Manipur, which has the distinction of housing the highest number of HIV-AIDS positives, ranks lowest in the country in use of contraceptive method.
The National Family Health Survey 2015-16, conducted by the union health ministry, found that the use of contraceptive methods was the lowest in Manipur and Meghalaya (24% each) besides Bihar.
The survey found that the use of condoms had gone up in 10 years from 2% to 12% among sexually active unmarried women aged 15 to 49 years.
The maximum use of condoms among unmarried women was seen in the 20-24 years age group. The survey also found that three out of eight men believed contraception was “women’s business”, and that the man should not have to worry about it.
The overall contraceptive prevalence rate (CPR) was just 54% among married women aged 15 to 49, with only 10% using a modern contraceptive method.
A large number of women still used “traditional” contraceptive methods.
Among unmarried, sexually active women, though, the prevalence of modern contraceptive methods was much higher, the survey found.
Modern contraceptive measures include condoms, female and male sterilisation, pills, diaphragms and intrauterine devices (IUDs).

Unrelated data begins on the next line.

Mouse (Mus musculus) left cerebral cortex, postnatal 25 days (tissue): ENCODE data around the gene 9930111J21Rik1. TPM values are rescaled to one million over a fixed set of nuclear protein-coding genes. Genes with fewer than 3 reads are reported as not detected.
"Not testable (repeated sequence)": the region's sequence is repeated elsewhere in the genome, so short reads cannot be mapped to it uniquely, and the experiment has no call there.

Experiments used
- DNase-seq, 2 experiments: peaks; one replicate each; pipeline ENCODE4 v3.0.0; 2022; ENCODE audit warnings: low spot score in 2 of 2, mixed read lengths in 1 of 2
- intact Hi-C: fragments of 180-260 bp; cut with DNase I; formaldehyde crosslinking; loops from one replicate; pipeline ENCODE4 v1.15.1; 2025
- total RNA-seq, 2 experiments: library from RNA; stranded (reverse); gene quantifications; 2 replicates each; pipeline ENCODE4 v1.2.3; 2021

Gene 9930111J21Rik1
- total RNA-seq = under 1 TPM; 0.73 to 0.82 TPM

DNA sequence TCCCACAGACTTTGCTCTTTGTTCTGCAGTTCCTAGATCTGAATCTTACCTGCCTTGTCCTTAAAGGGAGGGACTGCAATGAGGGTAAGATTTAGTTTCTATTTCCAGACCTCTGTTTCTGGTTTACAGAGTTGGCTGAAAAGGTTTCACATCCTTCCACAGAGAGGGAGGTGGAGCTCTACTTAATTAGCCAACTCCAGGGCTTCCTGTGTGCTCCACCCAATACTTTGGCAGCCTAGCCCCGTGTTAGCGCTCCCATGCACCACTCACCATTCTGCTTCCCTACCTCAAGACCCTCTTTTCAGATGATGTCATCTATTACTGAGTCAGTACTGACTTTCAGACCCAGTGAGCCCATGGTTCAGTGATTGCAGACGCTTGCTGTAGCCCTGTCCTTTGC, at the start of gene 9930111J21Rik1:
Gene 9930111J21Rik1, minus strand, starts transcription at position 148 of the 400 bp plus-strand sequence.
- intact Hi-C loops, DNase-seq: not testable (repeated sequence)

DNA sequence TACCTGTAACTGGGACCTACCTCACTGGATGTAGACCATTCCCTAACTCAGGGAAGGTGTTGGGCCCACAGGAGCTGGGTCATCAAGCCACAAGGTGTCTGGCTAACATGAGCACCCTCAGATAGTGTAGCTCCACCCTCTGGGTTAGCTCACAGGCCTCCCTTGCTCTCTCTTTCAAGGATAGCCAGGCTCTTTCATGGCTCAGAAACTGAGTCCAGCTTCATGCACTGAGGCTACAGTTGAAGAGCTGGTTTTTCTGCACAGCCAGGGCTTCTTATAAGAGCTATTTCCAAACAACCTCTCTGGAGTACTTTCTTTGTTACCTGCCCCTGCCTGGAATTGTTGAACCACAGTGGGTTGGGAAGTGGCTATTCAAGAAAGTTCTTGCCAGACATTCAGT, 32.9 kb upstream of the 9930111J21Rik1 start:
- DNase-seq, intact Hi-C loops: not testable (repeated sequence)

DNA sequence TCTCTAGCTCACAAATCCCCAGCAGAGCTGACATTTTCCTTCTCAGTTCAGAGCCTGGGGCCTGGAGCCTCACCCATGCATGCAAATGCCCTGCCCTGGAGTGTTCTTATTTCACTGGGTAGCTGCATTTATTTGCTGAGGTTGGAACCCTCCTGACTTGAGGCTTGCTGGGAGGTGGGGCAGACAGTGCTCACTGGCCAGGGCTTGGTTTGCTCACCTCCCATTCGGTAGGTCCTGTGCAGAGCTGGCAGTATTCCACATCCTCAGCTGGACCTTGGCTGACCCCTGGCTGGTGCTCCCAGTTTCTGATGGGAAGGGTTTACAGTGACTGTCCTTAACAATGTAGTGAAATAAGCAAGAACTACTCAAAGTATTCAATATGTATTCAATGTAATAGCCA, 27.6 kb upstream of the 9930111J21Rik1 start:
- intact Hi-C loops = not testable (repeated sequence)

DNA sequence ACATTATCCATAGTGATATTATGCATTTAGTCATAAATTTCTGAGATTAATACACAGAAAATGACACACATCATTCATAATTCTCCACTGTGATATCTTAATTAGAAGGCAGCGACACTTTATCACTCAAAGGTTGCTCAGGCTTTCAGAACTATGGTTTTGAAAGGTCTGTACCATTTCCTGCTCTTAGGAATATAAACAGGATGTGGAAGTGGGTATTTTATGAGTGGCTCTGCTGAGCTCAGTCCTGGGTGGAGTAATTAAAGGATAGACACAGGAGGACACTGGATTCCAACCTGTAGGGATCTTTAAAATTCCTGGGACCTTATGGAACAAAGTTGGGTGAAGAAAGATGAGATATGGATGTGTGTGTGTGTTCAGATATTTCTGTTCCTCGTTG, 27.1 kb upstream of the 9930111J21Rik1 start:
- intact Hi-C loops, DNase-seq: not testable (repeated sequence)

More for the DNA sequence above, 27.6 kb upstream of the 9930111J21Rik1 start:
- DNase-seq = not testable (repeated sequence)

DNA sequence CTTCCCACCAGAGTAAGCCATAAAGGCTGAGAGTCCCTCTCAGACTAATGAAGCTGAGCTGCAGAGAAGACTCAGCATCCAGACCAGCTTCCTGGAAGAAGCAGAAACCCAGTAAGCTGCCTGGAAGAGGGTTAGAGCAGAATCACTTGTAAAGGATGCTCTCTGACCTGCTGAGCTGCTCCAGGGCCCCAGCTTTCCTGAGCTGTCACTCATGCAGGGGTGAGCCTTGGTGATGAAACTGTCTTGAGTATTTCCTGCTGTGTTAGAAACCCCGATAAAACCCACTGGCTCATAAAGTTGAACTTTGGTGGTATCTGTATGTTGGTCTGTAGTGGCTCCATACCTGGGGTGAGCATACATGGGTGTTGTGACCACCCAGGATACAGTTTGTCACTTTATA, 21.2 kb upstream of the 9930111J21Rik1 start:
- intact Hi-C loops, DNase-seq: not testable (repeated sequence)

The survey also found that 65% of Sikh women and Buddhist/Neo-Buddhist women used modern contraception, compared with 38% of Muslim women.
According to the survey, Punjab tops in use of contraceptive method.
Unsurprisingly, modern contraceptive use increased with wealth, from 36% of women in the lowest wealth quintile to 53% in the highest quintile.
Almost seven in 10 (69%) of modern contraceptive users obtained their method from the public health sector, the survey found.
The NFHS-4, prepared by the International Institute for Population Science (IIPS), consisted of interviews and field tests of 6,01,509 households with a response rate of 98%. The survey was started in the 1990s.